After lunch, I took the whole family to Baker Park, down by the eternal Bow River. We went armed with crackers and a camera. Chickadees are very friendly there, and come to land right on our hands when we offer up crumbs. Today we had a grand surprise! There were not only Black-capped Chickadees, but also some Boreal Chickadees! It was the first time we had ever fed the latter, and I can not actually remember the last time I saw one in the Calgary area. Today, the Boreal Chickadees were even more sociable than our Black-capped friends.





Avarice at Thanksgiving

10 10 2010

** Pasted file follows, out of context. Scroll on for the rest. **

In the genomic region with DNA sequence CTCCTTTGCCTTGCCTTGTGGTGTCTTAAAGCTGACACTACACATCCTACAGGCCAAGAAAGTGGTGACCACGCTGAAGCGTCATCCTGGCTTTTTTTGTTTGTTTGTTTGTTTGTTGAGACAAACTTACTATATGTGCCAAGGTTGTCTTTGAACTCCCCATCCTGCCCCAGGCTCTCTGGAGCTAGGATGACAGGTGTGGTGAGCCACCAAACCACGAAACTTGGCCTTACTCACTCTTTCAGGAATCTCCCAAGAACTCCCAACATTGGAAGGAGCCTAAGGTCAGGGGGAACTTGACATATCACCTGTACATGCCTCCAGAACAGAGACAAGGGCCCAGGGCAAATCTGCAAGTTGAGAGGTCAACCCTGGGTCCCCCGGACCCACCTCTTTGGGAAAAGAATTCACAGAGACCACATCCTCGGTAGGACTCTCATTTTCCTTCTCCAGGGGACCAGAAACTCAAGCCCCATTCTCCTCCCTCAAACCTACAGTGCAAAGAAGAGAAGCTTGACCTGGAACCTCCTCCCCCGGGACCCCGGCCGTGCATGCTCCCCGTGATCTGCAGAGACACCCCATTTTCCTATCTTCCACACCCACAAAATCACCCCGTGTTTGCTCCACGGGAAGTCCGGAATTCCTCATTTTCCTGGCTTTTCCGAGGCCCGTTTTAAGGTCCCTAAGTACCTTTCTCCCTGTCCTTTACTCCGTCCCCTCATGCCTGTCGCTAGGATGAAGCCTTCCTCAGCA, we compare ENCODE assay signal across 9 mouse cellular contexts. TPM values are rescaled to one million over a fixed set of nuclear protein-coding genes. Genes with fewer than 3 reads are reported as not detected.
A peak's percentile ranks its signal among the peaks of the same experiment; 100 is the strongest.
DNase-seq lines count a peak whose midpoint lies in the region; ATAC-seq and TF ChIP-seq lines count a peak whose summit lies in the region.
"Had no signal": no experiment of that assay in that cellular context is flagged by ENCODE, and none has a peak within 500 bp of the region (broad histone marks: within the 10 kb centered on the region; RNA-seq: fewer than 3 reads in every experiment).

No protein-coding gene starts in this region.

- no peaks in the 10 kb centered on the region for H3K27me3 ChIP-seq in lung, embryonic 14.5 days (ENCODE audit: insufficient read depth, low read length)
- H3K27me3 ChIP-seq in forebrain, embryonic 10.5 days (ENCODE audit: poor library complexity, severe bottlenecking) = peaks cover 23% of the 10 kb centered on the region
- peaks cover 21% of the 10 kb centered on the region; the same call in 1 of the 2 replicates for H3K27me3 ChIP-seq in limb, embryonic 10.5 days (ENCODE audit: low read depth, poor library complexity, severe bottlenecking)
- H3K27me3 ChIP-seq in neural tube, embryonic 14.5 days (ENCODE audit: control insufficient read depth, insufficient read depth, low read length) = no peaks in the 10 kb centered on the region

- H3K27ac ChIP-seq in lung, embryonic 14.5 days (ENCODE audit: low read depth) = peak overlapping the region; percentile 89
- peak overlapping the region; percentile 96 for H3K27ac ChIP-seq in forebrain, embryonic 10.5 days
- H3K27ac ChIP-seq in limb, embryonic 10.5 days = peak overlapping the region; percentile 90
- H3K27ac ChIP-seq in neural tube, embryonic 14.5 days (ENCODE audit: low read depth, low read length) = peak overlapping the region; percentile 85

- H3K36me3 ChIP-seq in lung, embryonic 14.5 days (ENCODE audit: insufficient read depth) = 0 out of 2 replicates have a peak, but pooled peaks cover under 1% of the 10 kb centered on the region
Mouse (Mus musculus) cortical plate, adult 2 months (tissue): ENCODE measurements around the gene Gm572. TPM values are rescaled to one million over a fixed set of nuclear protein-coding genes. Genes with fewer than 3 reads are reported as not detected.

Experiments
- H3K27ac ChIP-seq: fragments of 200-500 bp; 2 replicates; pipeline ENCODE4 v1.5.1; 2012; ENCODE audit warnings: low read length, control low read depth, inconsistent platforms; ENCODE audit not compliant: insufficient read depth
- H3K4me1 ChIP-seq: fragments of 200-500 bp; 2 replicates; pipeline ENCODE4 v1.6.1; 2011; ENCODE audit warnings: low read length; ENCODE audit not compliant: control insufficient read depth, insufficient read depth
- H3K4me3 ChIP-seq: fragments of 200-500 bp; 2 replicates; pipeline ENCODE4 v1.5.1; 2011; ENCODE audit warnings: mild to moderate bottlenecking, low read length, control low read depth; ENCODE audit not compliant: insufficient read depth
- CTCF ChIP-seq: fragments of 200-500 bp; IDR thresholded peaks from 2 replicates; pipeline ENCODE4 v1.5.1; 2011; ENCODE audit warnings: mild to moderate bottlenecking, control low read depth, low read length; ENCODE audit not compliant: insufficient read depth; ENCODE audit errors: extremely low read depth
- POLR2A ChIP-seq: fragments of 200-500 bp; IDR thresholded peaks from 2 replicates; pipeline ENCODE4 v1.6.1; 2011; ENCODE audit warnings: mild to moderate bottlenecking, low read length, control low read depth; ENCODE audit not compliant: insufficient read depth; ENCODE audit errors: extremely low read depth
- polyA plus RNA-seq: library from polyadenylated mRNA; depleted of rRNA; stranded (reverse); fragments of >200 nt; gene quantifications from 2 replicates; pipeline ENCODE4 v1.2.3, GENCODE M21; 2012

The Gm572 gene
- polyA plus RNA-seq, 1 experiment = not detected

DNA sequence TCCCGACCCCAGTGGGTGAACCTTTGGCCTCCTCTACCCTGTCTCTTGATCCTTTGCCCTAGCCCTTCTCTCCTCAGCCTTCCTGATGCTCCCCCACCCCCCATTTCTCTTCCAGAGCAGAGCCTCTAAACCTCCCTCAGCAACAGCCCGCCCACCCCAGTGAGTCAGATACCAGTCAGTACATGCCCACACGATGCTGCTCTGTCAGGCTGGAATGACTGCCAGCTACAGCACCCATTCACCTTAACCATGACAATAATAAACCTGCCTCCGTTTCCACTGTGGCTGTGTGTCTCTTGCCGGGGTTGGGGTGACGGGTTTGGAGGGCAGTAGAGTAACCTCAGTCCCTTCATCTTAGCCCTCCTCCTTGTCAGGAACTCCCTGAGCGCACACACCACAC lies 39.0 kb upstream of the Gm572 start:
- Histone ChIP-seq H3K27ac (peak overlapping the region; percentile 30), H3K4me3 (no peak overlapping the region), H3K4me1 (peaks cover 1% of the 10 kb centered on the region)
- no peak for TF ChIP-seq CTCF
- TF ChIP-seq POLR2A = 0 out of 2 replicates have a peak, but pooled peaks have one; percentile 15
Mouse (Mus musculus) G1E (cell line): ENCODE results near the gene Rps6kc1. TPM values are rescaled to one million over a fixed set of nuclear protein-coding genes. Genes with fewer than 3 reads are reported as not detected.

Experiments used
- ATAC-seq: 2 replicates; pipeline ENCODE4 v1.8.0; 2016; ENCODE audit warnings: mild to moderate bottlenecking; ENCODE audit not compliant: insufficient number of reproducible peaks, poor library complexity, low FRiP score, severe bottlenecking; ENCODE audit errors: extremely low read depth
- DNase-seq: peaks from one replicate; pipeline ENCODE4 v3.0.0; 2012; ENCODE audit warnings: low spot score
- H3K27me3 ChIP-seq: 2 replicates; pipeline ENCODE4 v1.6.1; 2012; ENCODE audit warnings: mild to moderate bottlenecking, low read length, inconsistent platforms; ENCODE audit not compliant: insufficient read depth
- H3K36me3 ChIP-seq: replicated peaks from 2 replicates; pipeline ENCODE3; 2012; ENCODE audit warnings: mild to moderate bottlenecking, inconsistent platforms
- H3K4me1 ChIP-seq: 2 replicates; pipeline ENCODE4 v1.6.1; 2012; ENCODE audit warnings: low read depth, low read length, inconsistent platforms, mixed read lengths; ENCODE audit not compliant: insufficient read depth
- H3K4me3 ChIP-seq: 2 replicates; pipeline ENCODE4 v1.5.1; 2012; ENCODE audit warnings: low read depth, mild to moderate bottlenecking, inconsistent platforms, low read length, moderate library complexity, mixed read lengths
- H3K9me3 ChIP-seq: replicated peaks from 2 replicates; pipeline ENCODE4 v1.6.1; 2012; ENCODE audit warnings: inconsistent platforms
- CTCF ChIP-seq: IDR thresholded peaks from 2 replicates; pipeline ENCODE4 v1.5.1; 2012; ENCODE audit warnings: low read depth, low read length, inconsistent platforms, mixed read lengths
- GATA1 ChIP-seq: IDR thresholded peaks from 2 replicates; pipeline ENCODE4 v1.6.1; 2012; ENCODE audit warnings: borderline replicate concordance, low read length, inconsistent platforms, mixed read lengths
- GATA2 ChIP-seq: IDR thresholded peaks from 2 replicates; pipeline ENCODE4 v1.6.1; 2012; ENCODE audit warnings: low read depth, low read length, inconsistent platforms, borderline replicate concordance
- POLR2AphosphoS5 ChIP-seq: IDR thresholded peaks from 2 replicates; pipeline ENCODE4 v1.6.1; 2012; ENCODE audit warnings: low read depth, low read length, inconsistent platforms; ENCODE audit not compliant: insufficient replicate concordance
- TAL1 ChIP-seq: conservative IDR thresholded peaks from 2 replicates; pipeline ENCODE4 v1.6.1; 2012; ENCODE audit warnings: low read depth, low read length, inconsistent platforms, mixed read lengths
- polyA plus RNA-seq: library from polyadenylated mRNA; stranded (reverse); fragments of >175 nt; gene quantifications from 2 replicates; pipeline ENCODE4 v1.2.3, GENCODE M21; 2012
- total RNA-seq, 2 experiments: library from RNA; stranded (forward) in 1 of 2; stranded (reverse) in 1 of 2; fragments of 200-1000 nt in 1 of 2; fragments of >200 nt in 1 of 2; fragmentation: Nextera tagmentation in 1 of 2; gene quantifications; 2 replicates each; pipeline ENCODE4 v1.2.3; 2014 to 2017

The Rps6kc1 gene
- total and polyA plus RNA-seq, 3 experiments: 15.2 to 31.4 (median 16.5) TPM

So, another gagging-dry-turkey Thanksgiving has come with all its cash outlay for the Franken food trimmings. How nice. I sure hope the bird we descend upon today, like indolent carrion crows to a carcass, has not been given numerous growth hormone injections, nor mega doses of antibiotics to keep it tottering about before its banal execution. The bird’s condition is so indicative of our money-hungry society. The massive poultry farm operation where the bird lived and perished miserably simply looks at the bottom line and is so thankful. The companies that came up with the growth hormones and antibiotics are also so, so, appreciative. Does anyone else think of how these birds are beheaded en mass by having them trussed, hung up by their feet and then placed onto a mechanical device that takes long lines of them to the beheading apparatuses? There is no rosy-apple-cheeked woman with a polka dot scarf on her head plucking the dead thing, either. Nor is this archetype happily holding grain in her skirts with one hand and tossing grain to content turkeys while singing wholesome songs. The modern reality of Thanksgiving does not reflect the warm and fuzzy images of happy turkeys found in colouring competitions. Really, it is all about profit. The butter-injected cooked turkey corpses are vibrantly purveyed to us through advertisers who, as everyone else involved with our avian friends, are so very grateful at Thanksgiving. Megastore owners are rubbing their hands with glee, gazing lovingly at charts showing profits versus costs! While we sit down to what we hope would be a Normal Rockwell-like Thanksgiving festive dinner, mechanical engineers are likely pondering how to create more efficient Turkey death camp contraptions. These Gears, too, are so gratified at Thanksgiving. Looking at the picture below, we can see that someone in the business of transporting turkeys is likely not thankful to find that profit margins have suffered. Perhaps there could be another round of injections snuck in, before the crippled cages are hurled into the smoke-belching trucks?